2018 Budget: headway on the poverty premium, and not before time

As Brexit draws nearer, demanding answers to questions on the nation’s finances, it would be easy to forget the day-to-day issues faced by ordinary people on low incomes in the budget — particularly those issues related to poverty and those paying more for their essential products and services. But there were some positives surprises in the speech on Monday.

As ever, the autumn budget statement delivered by Philip Hammond on Monday provided much excitement and anxiety for policy wonks in and around Westminster. But as ever the devil was in the detail, and the detail was published as a policy paper that begins: “This is a Budget that shows the British people that the hard work is paying off.”

Skip to section 6:11 and you will find information that relates very directly to our work on the poverty premium, making us at Fair by Design very optimistic.

When it comes to the issue of affordable credit we know what the problems are:

· For the most part credit is being used as a sticking plaster for an income/cost-of-living problem,

· Fewer opportunities to borrow affordably, on a short-term basis, from a bank are available for the people this is most likely to affect,

· A crop of high-cost providers enters and thrives in the market — particularly with customers described as ALICE in the US (asset-limited, income-constrained, employed), and

· The provision of more affordable lending struggles to make headway.

For that provision of affordable lending, there has been some serious issues to tackle, including;

· Support from the Government to help them to stand on their own two-feet,

· Being able to utilise innovation for reaching and keeping customers — particularly for those small credit providers with no marketing budget,

· Working with partners in the charity sector or among housing providers to receive leads and client signposting,

· Having something or somewhere to signpost to when someone seeks credit but whom interest-bearing credit would make their financial situation even worse.

In answer to these questions, the budget policy paper details the following very key solutions, which Fair by Design fully supports:

· The launch of a pilot for a new prize-linked savings scheme for credit unions, which is very popular among Britons and simultaneously boosts the awareness of the ethical alternative provision of credit

· The Affordable Credit Challenge Fund which will provide £2 million to launch a challenge fund promoting innovative solutions harnessing FinTech for the benefit of social and community lenders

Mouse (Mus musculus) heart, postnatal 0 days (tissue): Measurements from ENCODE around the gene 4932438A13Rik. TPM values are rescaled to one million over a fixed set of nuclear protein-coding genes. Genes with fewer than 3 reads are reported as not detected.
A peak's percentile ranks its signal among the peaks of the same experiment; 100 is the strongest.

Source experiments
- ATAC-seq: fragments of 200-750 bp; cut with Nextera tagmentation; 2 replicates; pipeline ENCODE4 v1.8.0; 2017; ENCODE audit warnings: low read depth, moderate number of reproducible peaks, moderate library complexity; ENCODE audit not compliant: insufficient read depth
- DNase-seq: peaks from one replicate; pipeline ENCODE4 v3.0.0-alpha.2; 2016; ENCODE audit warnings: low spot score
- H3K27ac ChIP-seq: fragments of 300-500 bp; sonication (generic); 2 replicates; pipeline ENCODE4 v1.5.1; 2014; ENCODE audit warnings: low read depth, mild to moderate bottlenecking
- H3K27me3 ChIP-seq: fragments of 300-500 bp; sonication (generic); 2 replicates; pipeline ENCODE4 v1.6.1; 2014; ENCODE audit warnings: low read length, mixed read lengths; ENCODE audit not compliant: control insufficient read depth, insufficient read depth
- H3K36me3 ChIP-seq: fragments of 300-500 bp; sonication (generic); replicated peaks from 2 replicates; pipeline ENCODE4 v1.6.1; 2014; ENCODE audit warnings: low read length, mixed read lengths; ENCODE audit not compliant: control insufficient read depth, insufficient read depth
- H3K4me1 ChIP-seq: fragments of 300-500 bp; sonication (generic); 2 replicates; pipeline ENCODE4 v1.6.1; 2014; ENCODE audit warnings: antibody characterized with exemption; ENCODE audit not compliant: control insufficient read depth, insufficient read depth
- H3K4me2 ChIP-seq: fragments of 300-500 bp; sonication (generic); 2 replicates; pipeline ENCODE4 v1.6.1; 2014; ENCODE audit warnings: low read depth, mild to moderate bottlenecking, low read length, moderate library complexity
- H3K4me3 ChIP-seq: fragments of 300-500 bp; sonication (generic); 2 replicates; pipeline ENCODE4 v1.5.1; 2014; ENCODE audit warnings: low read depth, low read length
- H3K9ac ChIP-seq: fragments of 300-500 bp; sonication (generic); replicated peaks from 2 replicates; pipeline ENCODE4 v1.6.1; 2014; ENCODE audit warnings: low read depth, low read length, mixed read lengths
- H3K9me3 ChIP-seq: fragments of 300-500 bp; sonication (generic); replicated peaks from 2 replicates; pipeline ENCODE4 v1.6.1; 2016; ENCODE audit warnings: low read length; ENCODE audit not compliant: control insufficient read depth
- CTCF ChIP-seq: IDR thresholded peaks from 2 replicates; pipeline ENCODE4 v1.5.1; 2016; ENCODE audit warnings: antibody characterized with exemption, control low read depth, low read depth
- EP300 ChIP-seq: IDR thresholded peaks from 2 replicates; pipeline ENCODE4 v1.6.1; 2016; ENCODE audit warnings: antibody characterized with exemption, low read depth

· The creation of a new independent organisation to address the problem of unaffordable credit, emerging from the Dormant Assets fund (of £55m)

· A consultation around the breathing space for people in debt which following the Financial Guidance and Claims Act 2018 introduces a 60-day period of protection from creditor action

· The simplification of regulation that now allows Regulated Social Landlords (RSLs) to refer to sources of affordable credit, where they previously were not allowed, and

· The launch of a feasibility study on a No-interest loans scheme pilot — for those people whom even borrowing from social and community lenders would be unaffordable.

In relation to the broader context of these welcome announcements not everything is quite so positive. Recently the Centre on Household Assets and Savings Management (CHASM) found that poverty has increased since 2010. In 2016/17, 30 per cent of all children and 16 per cent of all pensioners were living in poverty, while 1.5 million people, including 365,000 children, were destitute at some point during 2017. This in turn has created the expansion of high cost credit providers, and household debt figures, that the solutions above seek to address.

That’s even before we touch on Universal Credit, or the need to widen the regulation and price capping of other forms of high cost credit, including overdrafts and the rent-to-own sector (e.g. Brighthouse).

But credit where credit’s due, with this focus on access to affordable credit this Government is actively engaging on a big issue related to the poverty premium — and that’s a good start.

Fair by Design will be actively engaging in work to make sure these announcements aren’t just warm words, working with Government and businesses small and large, to tackle the extra costs of poverty.